The New Soviet Fiction: Sixteen Short Stories
This volume contains sixteen short stories written by sixteen of the most prominent and promising writers in the Soviet Union today.
drawing on a slide, while that which was alive would immediately begin to tear and flash, evading the eye. It was as if you heard only the brass or the per cussion in the orchestra but never the violin, the solo— the accom paniment drowned out the melody. However, musical comparisons are inappropriate, since the whole record was turning in the reverse direction, unpleasant to the ear, parodic to the eye. He saw flags and crowds, shots and battles, leaders and tyrants; time broke against these
wouldn't want the reader to confuse Gennady Petrovich Matyu khin, their real author, who died quite some time ago, with V. Kone tsky, as I am somewhat afraid of maritime medical commissions and landlubber critics. I am retaining the author s title for this story, “ Cat-Strangler Silver.” “And the mighty expanse envelops me menacingly, re flected in my inner self with a terrible strength. . . . ” (Matyukhin did not indicate the name of the author of the epigraph. Its N. V. Gogol.— V.K.) By
drink, especially when he had a hang over, but to herself she figured that by about age forty her son would grow out of it. No one understood Shurochka. In the television shop Shurochka sat at the reception desk, her job was considered smart and fashionable, but, well, you couldn’t exactly talk to a customer. Finally the crowd dwindled. The technicians, moving off to the staff room, clacked their dominoes from the depths of the shop. Shurochka re laxed. To the left of the long reception desk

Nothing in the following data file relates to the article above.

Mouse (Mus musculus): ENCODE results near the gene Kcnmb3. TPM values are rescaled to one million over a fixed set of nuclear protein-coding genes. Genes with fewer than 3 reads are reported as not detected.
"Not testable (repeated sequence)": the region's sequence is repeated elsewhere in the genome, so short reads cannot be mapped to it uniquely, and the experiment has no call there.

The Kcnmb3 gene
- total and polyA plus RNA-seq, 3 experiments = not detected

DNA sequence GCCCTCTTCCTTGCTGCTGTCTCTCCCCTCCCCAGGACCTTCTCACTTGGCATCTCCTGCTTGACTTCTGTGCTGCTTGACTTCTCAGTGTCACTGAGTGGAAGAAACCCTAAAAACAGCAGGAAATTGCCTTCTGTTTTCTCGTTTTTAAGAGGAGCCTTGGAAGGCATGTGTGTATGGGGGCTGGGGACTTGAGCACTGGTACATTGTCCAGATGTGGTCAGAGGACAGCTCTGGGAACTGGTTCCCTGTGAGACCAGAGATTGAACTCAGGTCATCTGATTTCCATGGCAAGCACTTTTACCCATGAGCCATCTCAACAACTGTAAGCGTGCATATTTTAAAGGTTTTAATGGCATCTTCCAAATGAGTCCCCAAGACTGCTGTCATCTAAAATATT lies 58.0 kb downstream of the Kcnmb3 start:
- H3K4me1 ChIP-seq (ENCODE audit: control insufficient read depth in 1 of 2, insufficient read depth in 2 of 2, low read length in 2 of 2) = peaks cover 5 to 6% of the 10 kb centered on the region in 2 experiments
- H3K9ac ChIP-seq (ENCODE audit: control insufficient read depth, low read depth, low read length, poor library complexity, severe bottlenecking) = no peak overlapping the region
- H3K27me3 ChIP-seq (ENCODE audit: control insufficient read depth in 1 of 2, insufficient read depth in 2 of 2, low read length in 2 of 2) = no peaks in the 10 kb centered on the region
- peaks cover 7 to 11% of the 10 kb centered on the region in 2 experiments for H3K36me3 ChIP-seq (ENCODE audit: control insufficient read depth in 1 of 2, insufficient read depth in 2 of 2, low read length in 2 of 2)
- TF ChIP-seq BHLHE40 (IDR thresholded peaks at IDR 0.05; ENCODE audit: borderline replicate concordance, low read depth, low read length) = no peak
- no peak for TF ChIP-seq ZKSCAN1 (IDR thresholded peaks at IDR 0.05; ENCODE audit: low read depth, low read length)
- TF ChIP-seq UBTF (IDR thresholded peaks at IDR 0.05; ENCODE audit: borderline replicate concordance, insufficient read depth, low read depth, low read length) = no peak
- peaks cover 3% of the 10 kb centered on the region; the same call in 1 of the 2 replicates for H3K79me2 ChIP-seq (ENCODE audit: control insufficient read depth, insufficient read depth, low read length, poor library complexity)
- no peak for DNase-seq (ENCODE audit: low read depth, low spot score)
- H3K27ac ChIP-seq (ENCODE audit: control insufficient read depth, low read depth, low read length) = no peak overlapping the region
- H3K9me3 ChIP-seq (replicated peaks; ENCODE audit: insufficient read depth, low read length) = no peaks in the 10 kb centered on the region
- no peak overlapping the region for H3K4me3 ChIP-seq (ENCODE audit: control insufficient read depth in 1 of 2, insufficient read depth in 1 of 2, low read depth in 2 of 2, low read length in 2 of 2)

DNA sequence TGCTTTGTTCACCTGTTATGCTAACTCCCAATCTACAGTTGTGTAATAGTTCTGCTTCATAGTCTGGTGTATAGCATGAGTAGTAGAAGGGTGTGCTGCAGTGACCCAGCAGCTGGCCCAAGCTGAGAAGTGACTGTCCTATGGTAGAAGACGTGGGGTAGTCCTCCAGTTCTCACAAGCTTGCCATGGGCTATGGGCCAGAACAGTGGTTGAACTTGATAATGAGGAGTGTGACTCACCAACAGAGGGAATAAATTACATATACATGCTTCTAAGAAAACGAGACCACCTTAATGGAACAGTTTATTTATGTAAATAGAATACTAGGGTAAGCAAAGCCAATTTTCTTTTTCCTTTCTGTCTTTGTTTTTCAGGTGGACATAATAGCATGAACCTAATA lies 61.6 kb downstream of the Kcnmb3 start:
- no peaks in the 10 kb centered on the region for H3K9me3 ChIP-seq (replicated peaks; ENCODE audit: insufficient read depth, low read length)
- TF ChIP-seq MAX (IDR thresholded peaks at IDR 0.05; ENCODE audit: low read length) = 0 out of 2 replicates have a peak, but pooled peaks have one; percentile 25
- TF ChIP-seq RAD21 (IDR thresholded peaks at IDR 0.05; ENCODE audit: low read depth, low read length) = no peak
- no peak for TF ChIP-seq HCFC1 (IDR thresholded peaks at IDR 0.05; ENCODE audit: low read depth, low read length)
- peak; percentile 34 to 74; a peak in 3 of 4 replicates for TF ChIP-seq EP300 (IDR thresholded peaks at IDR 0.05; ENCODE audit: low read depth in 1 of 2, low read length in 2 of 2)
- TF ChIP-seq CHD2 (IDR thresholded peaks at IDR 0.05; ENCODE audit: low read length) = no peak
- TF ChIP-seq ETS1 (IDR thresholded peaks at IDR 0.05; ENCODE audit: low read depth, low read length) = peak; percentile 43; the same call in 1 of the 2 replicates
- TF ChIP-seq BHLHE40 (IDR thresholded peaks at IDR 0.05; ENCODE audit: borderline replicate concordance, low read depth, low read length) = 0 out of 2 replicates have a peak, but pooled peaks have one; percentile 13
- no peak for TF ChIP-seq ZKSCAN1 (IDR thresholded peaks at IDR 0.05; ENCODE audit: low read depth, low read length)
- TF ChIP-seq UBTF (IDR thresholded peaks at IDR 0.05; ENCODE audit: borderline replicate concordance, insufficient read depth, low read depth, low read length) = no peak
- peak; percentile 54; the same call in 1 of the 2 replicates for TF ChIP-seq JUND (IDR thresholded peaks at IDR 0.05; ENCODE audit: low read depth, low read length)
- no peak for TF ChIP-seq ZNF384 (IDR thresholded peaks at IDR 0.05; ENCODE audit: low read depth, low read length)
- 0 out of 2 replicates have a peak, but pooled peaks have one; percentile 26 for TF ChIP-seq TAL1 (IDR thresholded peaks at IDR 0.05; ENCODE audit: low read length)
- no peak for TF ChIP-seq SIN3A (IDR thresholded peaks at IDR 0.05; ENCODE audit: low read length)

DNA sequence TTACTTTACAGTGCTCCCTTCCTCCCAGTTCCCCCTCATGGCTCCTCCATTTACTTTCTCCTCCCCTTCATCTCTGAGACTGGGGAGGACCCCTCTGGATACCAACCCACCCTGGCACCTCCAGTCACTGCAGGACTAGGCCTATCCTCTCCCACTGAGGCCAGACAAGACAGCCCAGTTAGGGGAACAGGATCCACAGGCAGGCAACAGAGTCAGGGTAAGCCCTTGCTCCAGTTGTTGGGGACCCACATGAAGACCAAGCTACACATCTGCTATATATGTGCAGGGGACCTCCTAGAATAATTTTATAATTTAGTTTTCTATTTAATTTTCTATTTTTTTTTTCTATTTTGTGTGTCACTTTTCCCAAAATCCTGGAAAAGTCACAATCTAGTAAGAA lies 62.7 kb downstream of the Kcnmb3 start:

presidium of the Academy of Sciences with a request to petition the General Kommittee Beryozka* (GKB), as well as the prime minister of the Society for the Protection of Monuments and Nature, to decree that the His torical Institute and the Council of Ministers send the next time flight, Raskhod-3, to the Pushkin era in order to have in hand for the jubilee a genuine enlarged photographic portrait of Alexander Sergeyevich Pushkin, and also a recording of his voice, was unanimously approved. They
but very pale. I can’t see in the pres ent, no less into the past from the future (a tense even English hasn’t thought up), I have to go not into the visible but into the knowable— downstairs where my son is, where the light switch for the attic is. I went downstairs. Let the hero spend some time without me, and he will land in time. . . . So if he slowed down to our time speed, if a minute became a min ute and an hour an hour, and the sun rose again from the east, that means he is already